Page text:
Far from Speyside’s main drag, Tamdhu doesn’t have a visitor center, so it must be experienced through the rich, lush flavor of the whisky—a profile that hearkens back to an old-school regional style, as might have been made when the distillery opened at the turn of the 20th century. Indeed, Tamdhu has its fair share of Victorian-era dunnage warehouses and stillman’s cottages, and even a former railway station hugging the River Spey. But it also has a phalanx of stark, modern palletized warehouses and a distillery building from the 1970s that can only be described as borderline Brutalist in style.
Tamdhu’s environs may not be a thing of beauty, but the whisky that emerges from them certainly is. Downward-angled lyne arms on the stills create a full-bodied malt, and maturation solely in first- and second-fill oloroso sherry casks amplifies and builds upon the inherent richness. For much of its history, Tamdhu has supplied blends, but recently owner Ian Macleod Distillers has been beefing it up as a single malt, with great results. Tamdhu now has 12 and 15 year old expressions, along with a range of cask-strength and special releases.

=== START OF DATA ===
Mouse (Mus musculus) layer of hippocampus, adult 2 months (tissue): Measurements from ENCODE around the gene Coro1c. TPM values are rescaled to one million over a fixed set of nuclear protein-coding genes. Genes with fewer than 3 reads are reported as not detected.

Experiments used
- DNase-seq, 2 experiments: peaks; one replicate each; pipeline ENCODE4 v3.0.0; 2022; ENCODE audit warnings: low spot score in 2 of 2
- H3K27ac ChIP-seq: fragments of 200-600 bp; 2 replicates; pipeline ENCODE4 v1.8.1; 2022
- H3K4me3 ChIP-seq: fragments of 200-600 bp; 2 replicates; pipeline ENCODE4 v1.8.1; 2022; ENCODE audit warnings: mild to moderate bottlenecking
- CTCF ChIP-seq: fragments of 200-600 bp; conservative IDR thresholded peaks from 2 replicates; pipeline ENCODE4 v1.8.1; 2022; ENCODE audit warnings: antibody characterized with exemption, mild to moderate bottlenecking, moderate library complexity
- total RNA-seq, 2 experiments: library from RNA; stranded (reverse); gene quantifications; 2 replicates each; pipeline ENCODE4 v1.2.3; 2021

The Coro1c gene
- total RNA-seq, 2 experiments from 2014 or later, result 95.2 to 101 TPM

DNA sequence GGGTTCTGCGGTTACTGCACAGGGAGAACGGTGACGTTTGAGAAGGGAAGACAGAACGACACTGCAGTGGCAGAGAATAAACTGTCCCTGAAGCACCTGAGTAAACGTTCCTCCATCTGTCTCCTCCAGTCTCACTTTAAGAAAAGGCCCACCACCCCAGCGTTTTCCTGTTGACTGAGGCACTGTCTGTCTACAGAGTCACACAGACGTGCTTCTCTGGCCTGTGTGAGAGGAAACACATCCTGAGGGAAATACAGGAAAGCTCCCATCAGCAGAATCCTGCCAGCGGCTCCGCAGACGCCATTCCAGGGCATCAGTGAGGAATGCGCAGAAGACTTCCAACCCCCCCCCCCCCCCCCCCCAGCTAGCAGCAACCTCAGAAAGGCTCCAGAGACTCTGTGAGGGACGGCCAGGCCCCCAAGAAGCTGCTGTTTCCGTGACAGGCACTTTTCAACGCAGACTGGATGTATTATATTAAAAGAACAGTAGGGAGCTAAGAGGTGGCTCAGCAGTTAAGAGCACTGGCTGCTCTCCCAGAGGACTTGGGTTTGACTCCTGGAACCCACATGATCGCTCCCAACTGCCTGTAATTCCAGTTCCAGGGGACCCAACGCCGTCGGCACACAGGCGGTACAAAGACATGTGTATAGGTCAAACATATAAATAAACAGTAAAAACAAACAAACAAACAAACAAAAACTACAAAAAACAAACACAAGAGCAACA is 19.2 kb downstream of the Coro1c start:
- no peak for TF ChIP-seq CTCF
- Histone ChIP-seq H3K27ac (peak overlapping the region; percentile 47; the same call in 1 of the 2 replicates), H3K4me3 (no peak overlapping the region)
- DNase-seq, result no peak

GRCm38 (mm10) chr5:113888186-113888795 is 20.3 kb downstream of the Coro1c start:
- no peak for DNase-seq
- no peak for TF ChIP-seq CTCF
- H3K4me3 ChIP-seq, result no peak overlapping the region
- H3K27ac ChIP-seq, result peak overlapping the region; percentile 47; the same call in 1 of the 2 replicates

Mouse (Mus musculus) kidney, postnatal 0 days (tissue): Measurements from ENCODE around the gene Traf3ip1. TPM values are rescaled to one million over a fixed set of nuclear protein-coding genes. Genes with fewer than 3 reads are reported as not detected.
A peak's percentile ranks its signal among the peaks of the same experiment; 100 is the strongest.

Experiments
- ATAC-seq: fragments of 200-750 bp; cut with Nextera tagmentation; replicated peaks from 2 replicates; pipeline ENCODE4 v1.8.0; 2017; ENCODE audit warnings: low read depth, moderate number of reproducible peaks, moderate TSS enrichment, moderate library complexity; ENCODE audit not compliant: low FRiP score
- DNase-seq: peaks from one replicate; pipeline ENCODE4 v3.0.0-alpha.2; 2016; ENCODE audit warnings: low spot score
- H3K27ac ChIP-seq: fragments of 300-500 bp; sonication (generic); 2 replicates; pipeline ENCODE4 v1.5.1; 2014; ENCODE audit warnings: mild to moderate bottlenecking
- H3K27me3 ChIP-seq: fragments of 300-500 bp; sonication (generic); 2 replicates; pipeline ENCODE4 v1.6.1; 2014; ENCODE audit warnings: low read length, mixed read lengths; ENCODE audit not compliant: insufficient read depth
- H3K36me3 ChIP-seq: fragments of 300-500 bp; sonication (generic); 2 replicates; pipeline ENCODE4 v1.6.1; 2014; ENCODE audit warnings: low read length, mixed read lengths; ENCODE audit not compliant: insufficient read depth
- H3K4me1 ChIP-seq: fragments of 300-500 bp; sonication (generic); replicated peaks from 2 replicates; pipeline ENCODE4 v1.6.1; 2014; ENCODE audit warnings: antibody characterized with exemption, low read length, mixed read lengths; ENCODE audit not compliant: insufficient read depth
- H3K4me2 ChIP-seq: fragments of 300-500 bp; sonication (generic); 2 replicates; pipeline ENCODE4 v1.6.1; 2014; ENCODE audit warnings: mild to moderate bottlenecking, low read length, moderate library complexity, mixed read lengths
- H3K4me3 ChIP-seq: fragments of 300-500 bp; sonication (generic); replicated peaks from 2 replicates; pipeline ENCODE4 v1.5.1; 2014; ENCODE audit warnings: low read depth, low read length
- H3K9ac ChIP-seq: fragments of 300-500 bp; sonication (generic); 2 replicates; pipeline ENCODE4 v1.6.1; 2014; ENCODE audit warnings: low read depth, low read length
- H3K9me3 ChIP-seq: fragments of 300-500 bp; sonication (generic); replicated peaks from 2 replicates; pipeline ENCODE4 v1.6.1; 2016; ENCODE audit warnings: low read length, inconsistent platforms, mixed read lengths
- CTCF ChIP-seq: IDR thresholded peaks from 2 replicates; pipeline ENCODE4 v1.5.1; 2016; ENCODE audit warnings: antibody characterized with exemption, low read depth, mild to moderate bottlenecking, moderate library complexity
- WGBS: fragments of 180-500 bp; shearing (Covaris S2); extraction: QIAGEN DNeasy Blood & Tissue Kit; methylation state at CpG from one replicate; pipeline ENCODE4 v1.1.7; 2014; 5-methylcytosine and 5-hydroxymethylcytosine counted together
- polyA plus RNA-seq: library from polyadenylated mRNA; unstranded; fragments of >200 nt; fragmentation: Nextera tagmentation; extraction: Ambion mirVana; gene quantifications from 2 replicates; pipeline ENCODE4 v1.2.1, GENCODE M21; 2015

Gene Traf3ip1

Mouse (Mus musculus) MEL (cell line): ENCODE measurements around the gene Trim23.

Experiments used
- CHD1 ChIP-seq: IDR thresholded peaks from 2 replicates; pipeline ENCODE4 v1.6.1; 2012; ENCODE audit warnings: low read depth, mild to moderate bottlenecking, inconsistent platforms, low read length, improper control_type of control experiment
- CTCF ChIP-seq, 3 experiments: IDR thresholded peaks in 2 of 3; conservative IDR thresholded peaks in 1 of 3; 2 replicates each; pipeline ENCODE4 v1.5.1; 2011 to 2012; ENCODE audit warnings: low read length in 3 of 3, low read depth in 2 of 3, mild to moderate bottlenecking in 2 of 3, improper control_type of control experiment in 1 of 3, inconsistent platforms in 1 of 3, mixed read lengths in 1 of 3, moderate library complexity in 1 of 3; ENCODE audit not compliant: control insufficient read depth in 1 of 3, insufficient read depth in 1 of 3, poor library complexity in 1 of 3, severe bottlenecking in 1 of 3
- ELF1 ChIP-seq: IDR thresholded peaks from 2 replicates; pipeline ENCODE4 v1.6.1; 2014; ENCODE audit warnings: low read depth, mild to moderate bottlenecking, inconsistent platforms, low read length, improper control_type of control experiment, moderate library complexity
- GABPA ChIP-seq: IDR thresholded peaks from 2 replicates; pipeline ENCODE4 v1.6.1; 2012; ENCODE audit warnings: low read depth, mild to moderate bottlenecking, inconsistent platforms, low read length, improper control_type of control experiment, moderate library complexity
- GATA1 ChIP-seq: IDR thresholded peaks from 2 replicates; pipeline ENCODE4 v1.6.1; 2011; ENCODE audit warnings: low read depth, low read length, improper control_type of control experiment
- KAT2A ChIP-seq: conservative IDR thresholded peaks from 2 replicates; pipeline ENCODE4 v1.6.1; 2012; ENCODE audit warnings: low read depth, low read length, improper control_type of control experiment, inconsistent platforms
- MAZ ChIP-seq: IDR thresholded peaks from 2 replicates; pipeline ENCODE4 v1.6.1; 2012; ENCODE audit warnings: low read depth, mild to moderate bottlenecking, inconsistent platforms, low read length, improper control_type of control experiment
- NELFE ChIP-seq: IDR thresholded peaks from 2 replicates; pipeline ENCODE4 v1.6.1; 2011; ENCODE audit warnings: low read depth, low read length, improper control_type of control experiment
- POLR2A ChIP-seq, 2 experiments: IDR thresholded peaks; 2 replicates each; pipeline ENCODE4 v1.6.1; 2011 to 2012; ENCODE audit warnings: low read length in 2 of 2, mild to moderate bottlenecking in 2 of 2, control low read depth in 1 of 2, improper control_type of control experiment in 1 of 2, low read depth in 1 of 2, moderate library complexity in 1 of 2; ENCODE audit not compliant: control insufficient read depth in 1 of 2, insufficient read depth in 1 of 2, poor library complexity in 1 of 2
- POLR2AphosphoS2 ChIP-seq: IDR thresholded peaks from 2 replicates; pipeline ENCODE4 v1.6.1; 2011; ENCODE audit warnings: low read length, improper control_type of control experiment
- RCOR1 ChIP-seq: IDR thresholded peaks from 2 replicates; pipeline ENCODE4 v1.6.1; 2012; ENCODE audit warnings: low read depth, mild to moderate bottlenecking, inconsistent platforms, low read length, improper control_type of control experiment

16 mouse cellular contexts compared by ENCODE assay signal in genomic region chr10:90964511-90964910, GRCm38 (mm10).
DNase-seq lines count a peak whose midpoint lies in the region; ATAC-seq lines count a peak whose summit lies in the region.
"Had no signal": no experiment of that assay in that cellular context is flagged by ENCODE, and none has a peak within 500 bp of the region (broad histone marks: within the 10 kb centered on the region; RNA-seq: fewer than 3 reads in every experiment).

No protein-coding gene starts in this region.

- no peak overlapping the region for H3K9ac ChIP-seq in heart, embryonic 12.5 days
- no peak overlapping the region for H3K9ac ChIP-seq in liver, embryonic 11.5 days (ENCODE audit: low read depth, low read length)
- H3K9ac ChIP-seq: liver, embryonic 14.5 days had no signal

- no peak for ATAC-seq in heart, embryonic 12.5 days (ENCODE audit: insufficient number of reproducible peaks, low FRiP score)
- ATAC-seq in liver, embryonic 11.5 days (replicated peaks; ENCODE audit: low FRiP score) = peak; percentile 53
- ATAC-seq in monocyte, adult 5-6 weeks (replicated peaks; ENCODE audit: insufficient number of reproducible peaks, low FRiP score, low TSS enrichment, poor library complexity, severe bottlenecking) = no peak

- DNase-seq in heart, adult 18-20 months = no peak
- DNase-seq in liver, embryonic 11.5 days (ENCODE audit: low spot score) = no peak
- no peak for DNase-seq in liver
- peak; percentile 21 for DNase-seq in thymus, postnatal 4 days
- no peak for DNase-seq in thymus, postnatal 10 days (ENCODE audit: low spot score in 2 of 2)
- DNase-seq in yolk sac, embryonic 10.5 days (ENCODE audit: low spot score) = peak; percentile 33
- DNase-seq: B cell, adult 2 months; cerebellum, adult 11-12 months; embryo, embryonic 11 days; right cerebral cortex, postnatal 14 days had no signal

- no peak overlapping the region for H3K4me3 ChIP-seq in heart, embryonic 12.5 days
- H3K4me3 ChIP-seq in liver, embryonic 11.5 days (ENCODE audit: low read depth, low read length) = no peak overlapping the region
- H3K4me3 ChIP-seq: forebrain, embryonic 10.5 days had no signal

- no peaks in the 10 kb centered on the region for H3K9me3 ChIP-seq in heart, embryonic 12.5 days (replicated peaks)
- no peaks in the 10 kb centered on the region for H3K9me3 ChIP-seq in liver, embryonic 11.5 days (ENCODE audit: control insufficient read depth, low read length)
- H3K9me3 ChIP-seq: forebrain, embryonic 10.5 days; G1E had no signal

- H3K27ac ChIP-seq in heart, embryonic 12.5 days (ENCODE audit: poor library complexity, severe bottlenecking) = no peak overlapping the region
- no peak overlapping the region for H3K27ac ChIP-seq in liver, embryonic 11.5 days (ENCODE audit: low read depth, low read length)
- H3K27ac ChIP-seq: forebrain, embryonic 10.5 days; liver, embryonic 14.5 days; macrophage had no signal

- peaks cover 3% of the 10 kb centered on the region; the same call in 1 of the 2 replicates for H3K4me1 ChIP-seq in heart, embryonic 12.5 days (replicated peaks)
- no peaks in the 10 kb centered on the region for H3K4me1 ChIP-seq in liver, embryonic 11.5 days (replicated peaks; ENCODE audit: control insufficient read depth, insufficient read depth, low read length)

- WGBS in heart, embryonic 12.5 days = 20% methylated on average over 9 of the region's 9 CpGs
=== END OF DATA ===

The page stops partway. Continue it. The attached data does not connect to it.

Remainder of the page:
Macallan fans exhausted by Macallan prices would do well to pick up a Tamdhu, which compares favorably with its more famous neighbor (at one time they were siblings and sourced sherry casks from the same bodegas). In fact, Tamdhu often overdelivers on deep, sherried amplitude. The second release of Tamdhu Batch Strength was No. 8 inWhisky Advocate’s 2017 Top 20, a meaty, complex whisky that’s dangerously easy to drink without water. Don’t say you weren’t warned.
Tamdhu Batch Strength (#004)
91 points, 57.8% ABV, $90
Viscous and muscular, with a deceptively velvety texture and notes of chocolate ganache, dried ginger, figs, and spice, thanks to its sherry maturation.